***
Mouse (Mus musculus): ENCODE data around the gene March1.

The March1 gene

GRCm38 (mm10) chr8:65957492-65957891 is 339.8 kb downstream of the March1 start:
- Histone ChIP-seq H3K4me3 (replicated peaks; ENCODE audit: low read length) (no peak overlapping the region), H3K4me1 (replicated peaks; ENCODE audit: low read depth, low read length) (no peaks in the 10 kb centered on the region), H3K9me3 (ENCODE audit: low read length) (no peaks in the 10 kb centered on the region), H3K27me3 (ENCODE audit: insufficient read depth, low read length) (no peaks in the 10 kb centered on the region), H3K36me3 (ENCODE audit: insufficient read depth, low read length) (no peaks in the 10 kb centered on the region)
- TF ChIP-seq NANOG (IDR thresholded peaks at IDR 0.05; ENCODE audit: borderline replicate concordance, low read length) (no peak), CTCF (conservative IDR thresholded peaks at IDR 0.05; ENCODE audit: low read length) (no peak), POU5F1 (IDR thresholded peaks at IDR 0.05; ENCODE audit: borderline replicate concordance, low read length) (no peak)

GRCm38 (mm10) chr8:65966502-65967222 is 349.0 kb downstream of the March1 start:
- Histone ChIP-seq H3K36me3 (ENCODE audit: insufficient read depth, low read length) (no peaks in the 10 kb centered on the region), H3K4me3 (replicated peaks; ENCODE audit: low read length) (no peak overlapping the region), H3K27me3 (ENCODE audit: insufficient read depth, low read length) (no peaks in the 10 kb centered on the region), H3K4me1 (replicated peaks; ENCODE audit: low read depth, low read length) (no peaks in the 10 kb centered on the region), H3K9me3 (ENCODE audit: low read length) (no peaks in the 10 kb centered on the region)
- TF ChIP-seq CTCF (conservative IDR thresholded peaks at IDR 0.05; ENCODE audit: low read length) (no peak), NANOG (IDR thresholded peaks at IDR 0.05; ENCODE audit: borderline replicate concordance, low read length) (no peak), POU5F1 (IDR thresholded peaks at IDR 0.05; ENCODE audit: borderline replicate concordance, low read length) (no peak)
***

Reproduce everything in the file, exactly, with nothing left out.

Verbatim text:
Mouse (Mus musculus): ENCODE data around the gene March1.

The March1 gene

GRCm38 (mm10) chr8:65957492-65957891 is 339.8 kb downstream of the March1 start:
- Histone ChIP-seq H3K4me3 (replicated peaks; ENCODE audit: low read length) (no peak overlapping the region), H3K4me1 (replicated peaks; ENCODE audit: low read depth, low read length) (no peaks in the 10 kb centered on the region), H3K9me3 (ENCODE audit: low read length) (no peaks in the 10 kb centered on the region), H3K27me3 (ENCODE audit: insufficient read depth, low read length) (no peaks in the 10 kb centered on the region), H3K36me3 (ENCODE audit: insufficient read depth, low read length) (no peaks in the 10 kb centered on the region)
- TF ChIP-seq NANOG (IDR thresholded peaks at IDR 0.05; ENCODE audit: borderline replicate concordance, low read length) (no peak), CTCF (conservative IDR thresholded peaks at IDR 0.05; ENCODE audit: low read length) (no peak), POU5F1 (IDR thresholded peaks at IDR 0.05; ENCODE audit: borderline replicate concordance, low read length) (no peak)

GRCm38 (mm10) chr8:65966502-65967222 is 349.0 kb downstream of the March1 start:
- Histone ChIP-seq H3K36me3 (ENCODE audit: insufficient read depth, low read length) (no peaks in the 10 kb centered on the region), H3K4me3 (replicated peaks; ENCODE audit: low read length) (no peak overlapping the region), H3K27me3 (ENCODE audit: insufficient read depth, low read length) (no peaks in the 10 kb centered on the region), H3K4me1 (replicated peaks; ENCODE audit: low read depth, low read length) (no peaks in the 10 kb centered on the region), H3K9me3 (ENCODE audit: low read length) (no peaks in the 10 kb centered on the region)
- TF ChIP-seq CTCF (conservative IDR thresholded peaks at IDR 0.05; ENCODE audit: low read length) (no peak), NANOG (IDR thresholded peaks at IDR 0.05; ENCODE audit: borderline replicate concordance, low read length) (no peak), POU5F1 (IDR thresholded peaks at IDR 0.05; ENCODE audit: borderline replicate concordance, low read length) (no peak)